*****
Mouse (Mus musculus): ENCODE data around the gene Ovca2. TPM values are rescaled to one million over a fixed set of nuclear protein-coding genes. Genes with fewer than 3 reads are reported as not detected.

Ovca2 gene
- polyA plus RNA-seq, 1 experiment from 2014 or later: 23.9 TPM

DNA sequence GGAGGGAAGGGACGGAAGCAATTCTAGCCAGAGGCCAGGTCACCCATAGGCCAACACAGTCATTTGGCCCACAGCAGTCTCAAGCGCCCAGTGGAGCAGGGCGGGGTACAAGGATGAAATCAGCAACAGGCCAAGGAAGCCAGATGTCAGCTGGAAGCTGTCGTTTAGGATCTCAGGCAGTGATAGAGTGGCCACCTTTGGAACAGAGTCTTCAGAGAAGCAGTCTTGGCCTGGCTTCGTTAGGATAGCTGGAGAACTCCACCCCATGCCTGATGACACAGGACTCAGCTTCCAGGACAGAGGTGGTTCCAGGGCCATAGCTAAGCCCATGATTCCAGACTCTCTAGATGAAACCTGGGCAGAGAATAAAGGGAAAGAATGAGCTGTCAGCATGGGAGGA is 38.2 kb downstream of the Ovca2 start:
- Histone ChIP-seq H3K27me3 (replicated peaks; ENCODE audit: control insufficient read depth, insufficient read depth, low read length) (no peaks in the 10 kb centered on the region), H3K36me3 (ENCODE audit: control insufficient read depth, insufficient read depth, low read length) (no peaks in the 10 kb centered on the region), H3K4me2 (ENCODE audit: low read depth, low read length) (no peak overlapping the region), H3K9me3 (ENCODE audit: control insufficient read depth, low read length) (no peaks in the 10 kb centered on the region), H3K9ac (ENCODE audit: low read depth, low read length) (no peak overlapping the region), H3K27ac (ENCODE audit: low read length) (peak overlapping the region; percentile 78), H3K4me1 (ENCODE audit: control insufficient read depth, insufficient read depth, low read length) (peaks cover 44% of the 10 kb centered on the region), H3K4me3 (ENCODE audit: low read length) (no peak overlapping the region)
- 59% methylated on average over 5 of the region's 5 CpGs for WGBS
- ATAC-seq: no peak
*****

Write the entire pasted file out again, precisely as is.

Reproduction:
Mouse (Mus musculus): ENCODE data around the gene Ovca2. TPM values are rescaled to one million over a fixed set of nuclear protein-coding genes. Genes with fewer than 3 reads are reported as not detected.

Ovca2 gene
- polyA plus RNA-seq, 1 experiment from 2014 or later: 23.9 TPM

DNA sequence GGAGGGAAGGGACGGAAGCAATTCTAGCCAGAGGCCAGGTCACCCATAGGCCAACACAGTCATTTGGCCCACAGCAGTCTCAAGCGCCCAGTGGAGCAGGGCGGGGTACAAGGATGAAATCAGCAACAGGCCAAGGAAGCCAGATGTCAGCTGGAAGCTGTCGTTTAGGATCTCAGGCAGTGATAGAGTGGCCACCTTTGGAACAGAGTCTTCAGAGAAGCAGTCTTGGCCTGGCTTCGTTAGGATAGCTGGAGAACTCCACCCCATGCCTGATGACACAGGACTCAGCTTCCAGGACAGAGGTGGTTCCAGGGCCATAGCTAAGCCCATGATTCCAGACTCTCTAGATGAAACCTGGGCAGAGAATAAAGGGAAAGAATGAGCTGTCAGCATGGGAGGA is 38.2 kb downstream of the Ovca2 start:
- Histone ChIP-seq H3K27me3 (replicated peaks; ENCODE audit: control insufficient read depth, insufficient read depth, low read length) (no peaks in the 10 kb centered on the region), H3K36me3 (ENCODE audit: control insufficient read depth, insufficient read depth, low read length) (no peaks in the 10 kb centered on the region), H3K4me2 (ENCODE audit: low read depth, low read length) (no peak overlapping the region), H3K9me3 (ENCODE audit: control insufficient read depth, low read length) (no peaks in the 10 kb centered on the region), H3K9ac (ENCODE audit: low read depth, low read length) (no peak overlapping the region), H3K27ac (ENCODE audit: low read length) (peak overlapping the region; percentile 78), H3K4me1 (ENCODE audit: control insufficient read depth, insufficient read depth, low read length) (peaks cover 44% of the 10 kb centered on the region), H3K4me3 (ENCODE audit: low read length) (no peak overlapping the region)
- 59% methylated on average over 5 of the region's 5 CpGs for WGBS
- ATAC-seq: no peak